While we’re gearing back up for sumo, I do want to point out that parts of Japan are being hit hard by heavy rains and flooding. More than 50 people have died in flooding and landslides. The rains have crippled parts of the island of Kyushu, particularly Oita and Kumamoto prefectures, as well as the mountainous prefecture of Gunma, just outside Tokyo.
Many wrestlers, like the young recruit Taiyo (大海), hail from Kumamoto. Our favorite wrestlers have been hit hard by the coronavirus shutdown and while they’ve been relieved of the long touring duties of Jungyo, that also means they’ve not been able to make their usual visits to their home prefectures. More rain is expected around Tokyo and Kumamoto. The Weather Channel expects rain into the weekend from this front with 10 inches of further accumulation possible.
Tachia has learned that former Yokozuna Futahaguro Koji, also know as Koji Kitao, has passed away due to renal failure at the age of fifty-five. The sports 60th Yokozuna, Futahaguro was the first since 1942 to be promoted to sumo’s most prestigious rank without winning a single Yusho. While he did runner up in the two Basho before his promotion, it is generally accepted that Futahaguro was the beneficiary of a logjam of Ozeki and Ozeki-level rikishi at the top of the Banzuke. With five Ozeki already, and Sekiwake Hoshi (the future Yokozuna Hokutoumi) having earned his promotion, the NSK had to make room and thus elevated Futahaguro in 1986. This ultimately was a poor decision, as Futahaguro failed to meet expectations for much of his tenure as Yokozuna. His career came to an end following a conflict with his Oyakata in 1987. When questioned about abusing his tsukebito, Futahaguro reportedly stormed out of the stable and struck the Oyakata’s wife while leaving. As a result, Futahaguro’s retirement papers were filed by his Oyakata without his knowledge, and thus he became the first Yokozuna to ever be expelled from sumo without a hearing. This early retirement also meant that Futahaguro would become the only Yokozuna in history, to never win a Yusho.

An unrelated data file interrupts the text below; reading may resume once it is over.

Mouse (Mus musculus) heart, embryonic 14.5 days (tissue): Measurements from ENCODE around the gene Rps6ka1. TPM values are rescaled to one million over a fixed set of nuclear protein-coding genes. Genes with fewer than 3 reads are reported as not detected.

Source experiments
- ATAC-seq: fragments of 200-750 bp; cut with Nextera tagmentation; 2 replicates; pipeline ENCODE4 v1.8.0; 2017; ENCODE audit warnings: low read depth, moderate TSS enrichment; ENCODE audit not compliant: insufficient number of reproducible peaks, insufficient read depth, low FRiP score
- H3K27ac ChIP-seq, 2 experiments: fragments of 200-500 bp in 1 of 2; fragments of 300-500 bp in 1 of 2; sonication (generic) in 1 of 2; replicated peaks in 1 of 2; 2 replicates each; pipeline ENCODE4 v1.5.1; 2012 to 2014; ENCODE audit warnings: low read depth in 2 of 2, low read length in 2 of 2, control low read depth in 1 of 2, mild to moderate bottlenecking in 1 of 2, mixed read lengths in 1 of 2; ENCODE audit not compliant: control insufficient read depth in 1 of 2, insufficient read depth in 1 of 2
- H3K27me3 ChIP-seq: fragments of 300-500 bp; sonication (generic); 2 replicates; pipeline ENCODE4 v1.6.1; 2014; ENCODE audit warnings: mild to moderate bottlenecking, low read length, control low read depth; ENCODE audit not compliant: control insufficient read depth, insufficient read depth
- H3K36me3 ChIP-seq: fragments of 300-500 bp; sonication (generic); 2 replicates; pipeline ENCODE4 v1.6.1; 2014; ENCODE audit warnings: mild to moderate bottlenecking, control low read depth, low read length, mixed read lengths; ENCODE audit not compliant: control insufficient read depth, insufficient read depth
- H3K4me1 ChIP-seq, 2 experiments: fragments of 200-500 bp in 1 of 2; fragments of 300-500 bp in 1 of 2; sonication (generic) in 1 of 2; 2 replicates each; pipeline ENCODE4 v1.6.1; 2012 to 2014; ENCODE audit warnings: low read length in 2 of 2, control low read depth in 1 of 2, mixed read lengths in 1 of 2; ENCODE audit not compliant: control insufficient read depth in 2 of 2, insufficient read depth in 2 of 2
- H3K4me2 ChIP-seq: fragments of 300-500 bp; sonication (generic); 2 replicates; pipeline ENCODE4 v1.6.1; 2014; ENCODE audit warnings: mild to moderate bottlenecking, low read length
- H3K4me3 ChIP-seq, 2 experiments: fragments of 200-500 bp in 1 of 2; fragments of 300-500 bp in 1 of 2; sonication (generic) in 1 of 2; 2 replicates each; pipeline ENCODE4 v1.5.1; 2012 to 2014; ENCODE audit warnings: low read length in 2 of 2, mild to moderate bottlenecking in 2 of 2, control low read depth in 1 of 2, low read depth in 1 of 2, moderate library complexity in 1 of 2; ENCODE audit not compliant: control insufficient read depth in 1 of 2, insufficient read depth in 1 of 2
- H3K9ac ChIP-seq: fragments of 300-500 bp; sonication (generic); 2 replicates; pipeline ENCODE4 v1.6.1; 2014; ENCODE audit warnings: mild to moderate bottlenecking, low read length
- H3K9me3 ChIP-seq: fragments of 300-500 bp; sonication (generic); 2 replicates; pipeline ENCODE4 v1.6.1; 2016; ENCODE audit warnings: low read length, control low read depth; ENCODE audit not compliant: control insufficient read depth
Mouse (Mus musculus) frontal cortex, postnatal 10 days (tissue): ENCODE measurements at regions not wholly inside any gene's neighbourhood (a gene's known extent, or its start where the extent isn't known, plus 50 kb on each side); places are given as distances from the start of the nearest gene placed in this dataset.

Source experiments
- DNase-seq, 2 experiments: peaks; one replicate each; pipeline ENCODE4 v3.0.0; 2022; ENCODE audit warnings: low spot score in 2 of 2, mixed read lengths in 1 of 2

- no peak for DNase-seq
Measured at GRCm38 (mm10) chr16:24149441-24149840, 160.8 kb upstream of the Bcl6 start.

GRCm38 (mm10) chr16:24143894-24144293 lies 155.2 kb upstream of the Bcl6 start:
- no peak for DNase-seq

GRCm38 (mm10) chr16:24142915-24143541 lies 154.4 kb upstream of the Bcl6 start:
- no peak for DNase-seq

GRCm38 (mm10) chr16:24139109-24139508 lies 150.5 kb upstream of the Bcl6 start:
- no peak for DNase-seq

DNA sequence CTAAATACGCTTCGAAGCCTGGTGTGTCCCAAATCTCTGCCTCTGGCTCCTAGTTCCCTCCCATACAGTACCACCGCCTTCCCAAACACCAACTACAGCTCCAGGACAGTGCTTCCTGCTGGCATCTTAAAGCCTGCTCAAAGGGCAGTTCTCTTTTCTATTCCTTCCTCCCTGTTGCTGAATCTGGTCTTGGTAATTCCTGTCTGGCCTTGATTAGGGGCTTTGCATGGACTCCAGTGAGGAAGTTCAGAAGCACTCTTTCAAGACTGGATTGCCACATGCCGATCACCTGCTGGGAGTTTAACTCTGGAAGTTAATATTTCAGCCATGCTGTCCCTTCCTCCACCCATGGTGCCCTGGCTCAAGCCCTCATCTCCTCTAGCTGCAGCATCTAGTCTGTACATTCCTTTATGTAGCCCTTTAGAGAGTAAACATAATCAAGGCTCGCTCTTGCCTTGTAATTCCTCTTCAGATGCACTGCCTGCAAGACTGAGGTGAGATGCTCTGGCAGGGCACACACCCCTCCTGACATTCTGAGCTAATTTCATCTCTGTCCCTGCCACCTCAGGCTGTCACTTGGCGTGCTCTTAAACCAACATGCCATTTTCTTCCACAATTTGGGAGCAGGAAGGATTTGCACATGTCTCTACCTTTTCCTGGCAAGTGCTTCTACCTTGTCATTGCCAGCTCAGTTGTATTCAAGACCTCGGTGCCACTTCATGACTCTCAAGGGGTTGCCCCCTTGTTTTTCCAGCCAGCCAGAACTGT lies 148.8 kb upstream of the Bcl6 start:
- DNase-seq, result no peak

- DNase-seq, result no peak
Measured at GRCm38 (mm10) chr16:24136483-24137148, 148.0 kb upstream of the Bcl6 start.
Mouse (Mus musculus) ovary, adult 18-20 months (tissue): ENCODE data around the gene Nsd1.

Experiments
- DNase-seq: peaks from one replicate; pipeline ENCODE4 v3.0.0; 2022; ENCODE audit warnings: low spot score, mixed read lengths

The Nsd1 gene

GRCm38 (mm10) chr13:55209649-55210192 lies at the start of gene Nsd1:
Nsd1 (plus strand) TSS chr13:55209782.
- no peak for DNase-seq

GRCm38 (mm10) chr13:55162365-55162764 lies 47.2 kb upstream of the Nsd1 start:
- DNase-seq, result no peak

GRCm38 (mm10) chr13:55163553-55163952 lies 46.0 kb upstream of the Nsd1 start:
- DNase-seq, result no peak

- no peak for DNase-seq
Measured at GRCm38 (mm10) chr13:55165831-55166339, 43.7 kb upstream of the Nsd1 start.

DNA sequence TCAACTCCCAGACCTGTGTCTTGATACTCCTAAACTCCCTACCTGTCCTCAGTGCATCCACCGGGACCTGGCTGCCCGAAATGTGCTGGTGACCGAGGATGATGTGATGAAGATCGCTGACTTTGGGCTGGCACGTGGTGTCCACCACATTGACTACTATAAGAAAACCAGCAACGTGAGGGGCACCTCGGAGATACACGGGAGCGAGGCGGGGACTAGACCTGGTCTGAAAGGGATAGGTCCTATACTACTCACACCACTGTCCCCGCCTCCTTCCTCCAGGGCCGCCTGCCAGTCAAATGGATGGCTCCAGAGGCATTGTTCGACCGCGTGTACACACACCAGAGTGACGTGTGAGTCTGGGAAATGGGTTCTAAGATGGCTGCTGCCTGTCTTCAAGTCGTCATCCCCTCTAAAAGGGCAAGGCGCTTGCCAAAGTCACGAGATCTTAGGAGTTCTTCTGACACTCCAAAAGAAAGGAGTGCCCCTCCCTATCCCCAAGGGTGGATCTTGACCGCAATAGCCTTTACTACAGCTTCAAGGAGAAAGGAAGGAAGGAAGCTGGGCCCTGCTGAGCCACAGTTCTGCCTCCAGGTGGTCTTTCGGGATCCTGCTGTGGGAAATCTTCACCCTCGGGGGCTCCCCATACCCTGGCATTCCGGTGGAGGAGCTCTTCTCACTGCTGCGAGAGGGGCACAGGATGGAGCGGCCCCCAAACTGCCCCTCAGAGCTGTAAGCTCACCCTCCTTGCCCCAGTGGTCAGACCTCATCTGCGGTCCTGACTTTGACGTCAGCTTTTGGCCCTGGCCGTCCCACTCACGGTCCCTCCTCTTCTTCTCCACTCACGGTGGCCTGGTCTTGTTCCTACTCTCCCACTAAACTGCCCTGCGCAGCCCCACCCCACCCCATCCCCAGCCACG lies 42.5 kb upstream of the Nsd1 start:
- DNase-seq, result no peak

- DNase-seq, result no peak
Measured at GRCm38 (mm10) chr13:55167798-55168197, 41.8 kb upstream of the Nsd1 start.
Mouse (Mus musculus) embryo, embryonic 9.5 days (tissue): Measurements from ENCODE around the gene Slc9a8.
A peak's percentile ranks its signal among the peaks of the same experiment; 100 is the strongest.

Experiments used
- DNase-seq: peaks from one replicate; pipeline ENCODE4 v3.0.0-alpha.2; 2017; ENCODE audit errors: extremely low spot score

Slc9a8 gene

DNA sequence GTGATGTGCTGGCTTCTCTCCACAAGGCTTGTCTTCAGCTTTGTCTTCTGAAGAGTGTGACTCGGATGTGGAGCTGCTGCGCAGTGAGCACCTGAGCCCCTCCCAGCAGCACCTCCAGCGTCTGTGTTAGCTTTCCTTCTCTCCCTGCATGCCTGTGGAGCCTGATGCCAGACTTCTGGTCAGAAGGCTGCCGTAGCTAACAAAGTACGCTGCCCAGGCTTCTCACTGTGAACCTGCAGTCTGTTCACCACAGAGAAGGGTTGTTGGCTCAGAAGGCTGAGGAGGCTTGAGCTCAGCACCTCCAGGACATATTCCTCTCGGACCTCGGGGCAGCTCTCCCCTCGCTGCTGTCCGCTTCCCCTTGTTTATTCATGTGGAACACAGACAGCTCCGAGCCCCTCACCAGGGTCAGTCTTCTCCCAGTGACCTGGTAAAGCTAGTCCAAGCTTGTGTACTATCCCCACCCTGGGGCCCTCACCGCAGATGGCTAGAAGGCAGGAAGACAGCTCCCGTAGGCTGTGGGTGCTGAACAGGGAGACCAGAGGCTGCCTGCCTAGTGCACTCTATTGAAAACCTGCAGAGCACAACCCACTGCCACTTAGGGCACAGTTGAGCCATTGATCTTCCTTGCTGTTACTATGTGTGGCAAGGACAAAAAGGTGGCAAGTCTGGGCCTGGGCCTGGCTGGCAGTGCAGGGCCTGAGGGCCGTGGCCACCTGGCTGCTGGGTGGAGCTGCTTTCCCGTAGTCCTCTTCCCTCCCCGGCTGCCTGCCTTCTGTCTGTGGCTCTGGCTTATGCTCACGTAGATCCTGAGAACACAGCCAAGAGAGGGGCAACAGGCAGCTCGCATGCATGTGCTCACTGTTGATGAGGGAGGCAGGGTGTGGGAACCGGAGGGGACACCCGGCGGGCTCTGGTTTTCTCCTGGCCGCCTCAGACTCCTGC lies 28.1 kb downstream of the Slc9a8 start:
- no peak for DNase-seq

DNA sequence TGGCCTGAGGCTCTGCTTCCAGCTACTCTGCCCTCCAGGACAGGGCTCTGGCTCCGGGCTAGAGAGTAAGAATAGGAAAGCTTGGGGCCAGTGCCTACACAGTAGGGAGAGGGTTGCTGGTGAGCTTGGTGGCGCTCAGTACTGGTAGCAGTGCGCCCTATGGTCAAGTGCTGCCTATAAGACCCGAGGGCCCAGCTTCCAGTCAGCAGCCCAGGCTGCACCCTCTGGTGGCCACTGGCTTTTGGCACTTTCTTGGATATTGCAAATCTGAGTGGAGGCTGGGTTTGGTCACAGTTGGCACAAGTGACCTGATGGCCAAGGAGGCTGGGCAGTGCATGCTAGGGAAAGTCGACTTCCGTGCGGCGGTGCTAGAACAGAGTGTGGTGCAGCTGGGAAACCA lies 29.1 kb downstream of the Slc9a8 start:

Following his sumo career, Futahaguro transitioned to professional wrestling in 1989, where he competed for several promotions under his birth name, Koji Kitao. In 2003, Kitao made a surprise return to the sumo world, when he was invited to be a guest coach by the new Oyakata of his old heya. During this time, many of the details of his expulsion came to light. One such revelation was the possibility that the allegations of tsukebito abuse levelled against him were false. In 2013, Kitao was diagnosed with the kidney disease that would, unfortunately, take his life.
Tachiai offers their heartfelt condolences to Koji Kitao’s family.